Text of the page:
Nancy just made me a lot of coffee. She manages Three Sisters Lodging, a campground with cabins a half mile southwest of downtown Camp Wood. The property boarders the river and is a magnificent place to make home for a night.
I was arriving before dark this time, meeting her when I registered. Jo and I then found a grassy circle where I tossed out our tent.
Under the pavilion a celebration is taking place. Maddy is three years old and is the only young one here. She’s all dolled up for the Easter Bunny. As I set up camp I watched her frolicking with Dad, madly-laughing, blowing bubbles in the wind, acting childish. It puts a smile on my face.
I join the group, bringing my Outdoor Ukulele along, being introduced to the six or seven upon arriving only to forget their names seconds later. But I didn’t forget what they offered me for supper; deviled eggs, smoked sausage, bacon wrapped cream cheese stuffed jalapeño poppers and a cake someone’s wife had made.
At one thirty in the afternoon yesterday, I wrapped up my morning and pedaled out of Fort Clark Springs. A gentle voiced man waived his hand out the window of his pickup as he slowly passed us going in the opposite direction, saying, “be safe, have a nice trip”.
I hit the drive-thru convenience store, gathering my daily provisions; corn nuts, peanut butter crackers, granola bars and Gatorade. I was setting out to enjoy a fifty eight mile bike ride through the base of the Texas Hill Country.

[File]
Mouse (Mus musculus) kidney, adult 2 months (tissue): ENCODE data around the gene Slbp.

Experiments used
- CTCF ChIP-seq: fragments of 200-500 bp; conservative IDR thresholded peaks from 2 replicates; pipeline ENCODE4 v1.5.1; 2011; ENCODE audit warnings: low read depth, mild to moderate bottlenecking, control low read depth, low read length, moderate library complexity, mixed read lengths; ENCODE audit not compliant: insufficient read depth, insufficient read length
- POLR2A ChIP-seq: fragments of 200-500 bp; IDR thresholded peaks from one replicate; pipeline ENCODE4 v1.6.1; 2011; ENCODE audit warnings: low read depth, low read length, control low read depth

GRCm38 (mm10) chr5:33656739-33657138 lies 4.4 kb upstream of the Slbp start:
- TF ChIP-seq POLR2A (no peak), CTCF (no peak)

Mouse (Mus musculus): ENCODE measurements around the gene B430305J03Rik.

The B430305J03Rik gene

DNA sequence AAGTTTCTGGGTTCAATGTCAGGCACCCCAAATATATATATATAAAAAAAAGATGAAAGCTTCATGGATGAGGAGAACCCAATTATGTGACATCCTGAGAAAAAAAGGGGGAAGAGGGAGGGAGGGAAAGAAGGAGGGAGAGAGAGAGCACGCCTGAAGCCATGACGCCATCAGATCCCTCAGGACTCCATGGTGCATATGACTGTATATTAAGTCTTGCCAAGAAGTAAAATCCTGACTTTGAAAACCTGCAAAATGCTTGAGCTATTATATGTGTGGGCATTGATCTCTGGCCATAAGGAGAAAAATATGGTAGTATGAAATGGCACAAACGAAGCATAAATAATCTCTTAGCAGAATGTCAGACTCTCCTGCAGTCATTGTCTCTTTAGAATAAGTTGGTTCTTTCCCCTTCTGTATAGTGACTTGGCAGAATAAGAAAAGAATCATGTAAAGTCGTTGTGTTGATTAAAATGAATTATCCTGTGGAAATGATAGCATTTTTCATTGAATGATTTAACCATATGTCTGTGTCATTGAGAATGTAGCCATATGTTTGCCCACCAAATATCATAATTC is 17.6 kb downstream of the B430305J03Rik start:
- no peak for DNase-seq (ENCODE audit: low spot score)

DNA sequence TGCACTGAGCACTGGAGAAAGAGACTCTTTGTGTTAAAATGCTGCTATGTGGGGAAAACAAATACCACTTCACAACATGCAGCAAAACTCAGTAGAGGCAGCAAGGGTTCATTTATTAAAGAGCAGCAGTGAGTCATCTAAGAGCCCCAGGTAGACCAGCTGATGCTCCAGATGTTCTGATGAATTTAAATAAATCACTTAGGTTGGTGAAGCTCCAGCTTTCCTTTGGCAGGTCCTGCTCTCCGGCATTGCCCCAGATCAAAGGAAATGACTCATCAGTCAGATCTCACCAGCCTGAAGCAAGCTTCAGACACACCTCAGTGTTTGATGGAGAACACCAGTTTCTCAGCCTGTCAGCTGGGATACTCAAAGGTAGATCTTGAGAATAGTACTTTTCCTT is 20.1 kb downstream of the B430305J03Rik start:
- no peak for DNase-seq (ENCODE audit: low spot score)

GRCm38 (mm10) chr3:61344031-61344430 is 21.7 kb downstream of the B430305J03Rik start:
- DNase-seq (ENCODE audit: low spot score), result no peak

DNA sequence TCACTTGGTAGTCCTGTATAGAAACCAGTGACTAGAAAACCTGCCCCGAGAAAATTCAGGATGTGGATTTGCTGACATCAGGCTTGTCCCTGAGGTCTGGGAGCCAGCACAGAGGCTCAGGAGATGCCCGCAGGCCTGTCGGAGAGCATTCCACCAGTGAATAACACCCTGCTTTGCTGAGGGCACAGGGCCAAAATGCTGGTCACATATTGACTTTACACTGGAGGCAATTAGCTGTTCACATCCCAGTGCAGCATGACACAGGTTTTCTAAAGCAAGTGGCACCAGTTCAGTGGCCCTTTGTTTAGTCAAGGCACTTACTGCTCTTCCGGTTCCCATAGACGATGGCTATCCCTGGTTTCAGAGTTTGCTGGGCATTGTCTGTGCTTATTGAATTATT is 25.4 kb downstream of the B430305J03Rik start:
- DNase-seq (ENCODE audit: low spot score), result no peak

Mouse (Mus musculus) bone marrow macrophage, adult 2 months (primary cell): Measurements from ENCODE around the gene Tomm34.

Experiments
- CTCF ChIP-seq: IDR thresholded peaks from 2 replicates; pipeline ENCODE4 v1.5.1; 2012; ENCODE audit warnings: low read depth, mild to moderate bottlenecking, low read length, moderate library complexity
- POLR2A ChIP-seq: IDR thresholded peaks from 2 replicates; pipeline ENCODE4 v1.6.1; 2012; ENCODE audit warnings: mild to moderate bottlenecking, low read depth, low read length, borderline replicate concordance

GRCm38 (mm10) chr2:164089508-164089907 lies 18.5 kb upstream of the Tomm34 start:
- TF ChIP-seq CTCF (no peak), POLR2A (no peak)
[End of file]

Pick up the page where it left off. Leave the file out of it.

The highway that I’m traveling is notorious for having mammoth sized rattle snakes stretched across it. We don’t see a fang.
Instead we see one old dozer, two boarder patrol agents, three sheep, four civilian cars, five deer, a half dozen cows grazing, and a partridge type fowl sitting on a wire near a field of wildflowers.
There’s was no music coming through my headphones, instead, just me and the chatter in my brain, and Jo running beside me. I ponder for awhile on how my thoughts propel me, calling me to action. I hear that voice inside of my head saying, “do this” or “don’t do that”. As I’ve grown spiritually I’ve become better at listening to my Creator, responding to my calling, fulfilling my purpose. I’m doing that now.
Then my thoughts randomly shift as I stare over my handlebars. I think about how there’s a certain number of people driving up behind me that think I’m towing a baby in a trailer. When I was stopped by the Safford Police in Arizona, the officer said he suspected to see an infant until Jo reared his cute lil face from the wagon. If Jo’s running beside me, perhaps some may think I have both, a border collie and a baby.
I’m not sure exactly how far we have traveled in total, but I’ve been told I’m close to being half way across the United States, if I’m not there already. That’s about 1600 (s)miles. With each rotation of my pedals, I’ve become physically and mentally stronger, becoming prepared for the road ahead.
The vision I’ve been given for Operation Elf Box I share at every opportunity, expressing the mission and vision with passion. I picture us coming together and creating a brighter Christmas for even more children in more cities throughout the country; adding to the state of Oregon, ‘free toy stores’ in, Salinas California, Prescott Arizona, Las Cruces New Mexico and in Alpine Texas.
I’m reminded of The Little Engine that Could, a story about optimism and hard work.
If you think you can, or if you think you can’t, either way, you’re right. ~ Henry Ford
I think we can…